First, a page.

Reaching your Market Audience: Blogging for Health Care Products

This morning, the news was focusing on heart attacks, specifically in women, and how heart attacks in the female demographic can be prevented.  As you know, topics like this, and other health care stores are often discussed in the daily news.

If you’re a business, one important element of your marketing campaign should be reaching your audience by tying in with a recent newscast. The following blog post would be a timely one for companies that want to sell products related to heart health.

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When you think of heart problems, do you think of men? Probably. That’s because heart disease prevention has been on men. But the American Heart Association tells us that:

  • Heart disease is the number 1 killer of women
  • Approximately 1 woman dies from heart disease every minute
  • 90% of women have one or more risk factors for developing heart disease

blogging for health care blogmuttThe National Coalition for Women with Heart Disease advocates early detection, accurate diagnosis, and proper treatment. Early detection starts with knowing your own heart and being able to have conversations with physicians. They also advocate smart exercising to avoid heart disease. This includes understanding the strain cold weather can have on the heart and how to adjust work and exercise.

Bottom line: Women need to understand their hearts and need to understand how to monitor their own hearts. How? Well, you could stop every once in awhile to take your pulse.

Or, you could wear a monitor. No, not one of those bulky boxes doctors ask people to wear. There are wearables that are not only accurate, but are also stylish. You don’t have to stop and take your pulse — the work is done for you. You can glance at your wrist and monitor your own heart rate without much more work. Knowing how your heart responds in different situations will assist you in having that conversation with your doctor.

Wondering how you can become your own heart advocate by knowing how your heart beats? Please contact us — we’d like to have that conversation with you.

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With BlogMutt, these types of posts can go up on your site every week: timely articles that direct consumers to your site through a link. If you are interested in blogging for health care and want information, just contact us. We are here to help.

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Blogging for the Spidery Web Crawler

When you think about it, Google, Bing, Yahoo, and other web crawlers, are the dei ex machinae, or, in the more familiar singular, deus ex machina of the computer age. If you didn’t take Latin, or, like the Romans, it almost killed you, the term means “god from the machine.”

blogging hermes blogmuttThe term is from an old plot device in Greek drama in which the characters are faced with some seemingly impossible situation — on the verge of being eaten by a one-eyed, snake-haired creature, for example — and a god comes to the rescue. The “machina” part was the method used to lower or raise the god to the stage with the aid of machinery — a hoist, crane or rising trap door, for example.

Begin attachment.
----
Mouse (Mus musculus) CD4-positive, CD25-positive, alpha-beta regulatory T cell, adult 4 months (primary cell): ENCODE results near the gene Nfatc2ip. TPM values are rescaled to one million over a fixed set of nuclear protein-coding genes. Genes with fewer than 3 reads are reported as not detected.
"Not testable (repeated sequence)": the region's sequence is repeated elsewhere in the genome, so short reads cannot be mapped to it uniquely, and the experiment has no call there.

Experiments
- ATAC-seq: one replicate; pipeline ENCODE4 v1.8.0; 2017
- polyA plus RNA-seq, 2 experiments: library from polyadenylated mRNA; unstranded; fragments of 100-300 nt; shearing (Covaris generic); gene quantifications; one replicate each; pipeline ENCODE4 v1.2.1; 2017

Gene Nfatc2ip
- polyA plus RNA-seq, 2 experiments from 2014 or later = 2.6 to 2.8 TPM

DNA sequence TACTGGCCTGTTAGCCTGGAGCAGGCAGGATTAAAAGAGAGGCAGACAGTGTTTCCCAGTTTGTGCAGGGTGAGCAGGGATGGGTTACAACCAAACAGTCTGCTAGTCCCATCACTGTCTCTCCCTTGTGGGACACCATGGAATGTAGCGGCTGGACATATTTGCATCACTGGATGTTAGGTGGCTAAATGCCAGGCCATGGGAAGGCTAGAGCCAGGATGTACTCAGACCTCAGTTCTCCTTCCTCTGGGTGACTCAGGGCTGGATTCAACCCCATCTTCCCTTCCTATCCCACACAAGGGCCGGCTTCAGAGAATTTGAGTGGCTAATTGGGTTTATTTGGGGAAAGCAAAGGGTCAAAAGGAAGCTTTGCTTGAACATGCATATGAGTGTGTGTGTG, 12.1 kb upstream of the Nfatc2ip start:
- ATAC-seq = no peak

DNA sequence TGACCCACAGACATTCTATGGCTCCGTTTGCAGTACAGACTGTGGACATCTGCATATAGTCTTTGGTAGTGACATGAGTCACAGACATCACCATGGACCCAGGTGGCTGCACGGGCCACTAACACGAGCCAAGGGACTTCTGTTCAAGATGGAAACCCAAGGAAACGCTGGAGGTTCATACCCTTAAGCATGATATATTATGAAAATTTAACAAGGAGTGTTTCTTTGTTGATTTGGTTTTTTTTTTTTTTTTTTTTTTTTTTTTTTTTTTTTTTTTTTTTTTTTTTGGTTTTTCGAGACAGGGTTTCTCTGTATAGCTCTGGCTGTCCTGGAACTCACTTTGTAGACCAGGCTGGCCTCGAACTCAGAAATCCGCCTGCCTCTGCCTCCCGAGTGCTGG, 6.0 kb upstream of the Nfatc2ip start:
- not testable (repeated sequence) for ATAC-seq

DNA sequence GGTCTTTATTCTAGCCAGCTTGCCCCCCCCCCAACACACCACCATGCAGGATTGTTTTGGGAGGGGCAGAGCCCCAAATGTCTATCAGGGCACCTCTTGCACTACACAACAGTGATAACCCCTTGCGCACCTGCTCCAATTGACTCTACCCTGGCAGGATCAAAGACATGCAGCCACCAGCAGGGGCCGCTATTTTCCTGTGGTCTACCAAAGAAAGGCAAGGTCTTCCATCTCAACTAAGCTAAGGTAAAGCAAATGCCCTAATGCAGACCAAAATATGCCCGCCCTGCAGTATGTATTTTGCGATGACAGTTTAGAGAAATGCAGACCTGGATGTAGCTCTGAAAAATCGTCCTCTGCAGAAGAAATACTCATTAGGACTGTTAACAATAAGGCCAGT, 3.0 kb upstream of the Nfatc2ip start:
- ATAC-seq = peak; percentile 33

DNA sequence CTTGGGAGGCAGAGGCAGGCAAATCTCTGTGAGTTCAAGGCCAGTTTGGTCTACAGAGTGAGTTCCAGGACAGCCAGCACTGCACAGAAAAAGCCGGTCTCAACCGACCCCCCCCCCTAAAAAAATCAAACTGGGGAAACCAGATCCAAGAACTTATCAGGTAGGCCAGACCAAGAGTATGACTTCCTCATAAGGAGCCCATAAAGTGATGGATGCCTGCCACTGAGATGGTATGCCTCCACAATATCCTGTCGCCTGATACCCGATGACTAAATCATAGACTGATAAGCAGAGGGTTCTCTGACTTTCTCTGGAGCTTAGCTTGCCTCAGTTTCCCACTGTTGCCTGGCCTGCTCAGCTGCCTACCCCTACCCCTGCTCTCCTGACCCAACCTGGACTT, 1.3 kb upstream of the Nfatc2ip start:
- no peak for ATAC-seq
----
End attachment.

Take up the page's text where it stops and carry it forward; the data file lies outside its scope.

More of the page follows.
So making the jump from Sophocles to blogging for the spidery Web crawler might seem like the old gag wherein a mathematician inserts the formula “and a miracle occurs” between the problem and its solution. And what’s that about the “spidery web crawler”?

Stay with us here. You’ve already mastered the Latin part, so you can do it. You already know what blogging is, and you probably know what web crawlers do. They are search engines, also known as “spiders,” and they crawl around the web looking for content.

OK, it may sound creepy along the lines of those Matrix movies, but someone has actually figured out how to write computer code that coalesces into a giant program seeking information on the gazillions of web pages.

So here’s the problem: you’re blogging for bucks or a denizen of those gazillions of web pages, who want to attract that crawling behemoth of a search engine. You write an interesting and informative blog and you want the crawler to find it and match it up with an interested reader, buyer, browser or linker.

And here’s the solution: You write for that spidery web crawler, but you write as if that creepy entity does not exist. That’s right, because if you think the search engine is mindless and only pays attention to the thin gruel of keyword stuffing, you’re listening to the false sirens and heading for the rocks of rejection.

That’s because search engines don’t work that way anymore. They actually reward good quality content that focuses on the task at hand — promoting a business product or presenting some valuable and relevant tidbit of information. Of course, the content has to have the words that closely match what the human searcher is looking for.

Do that when you blog, and the web crawler god will rescue your blogging from the white noise of anonymity to success that only the age of information — the machina– can support.

If you’re looking for a blog-writing service that can give you quality content at a reasonable price, contact us. We have experienced and talented writers, who would love to go to work for you right away. They’re not Sophocles, but they’ve been around and do a good job for our contented coterie of eclectic clients, if you’ll pardon the alliteration.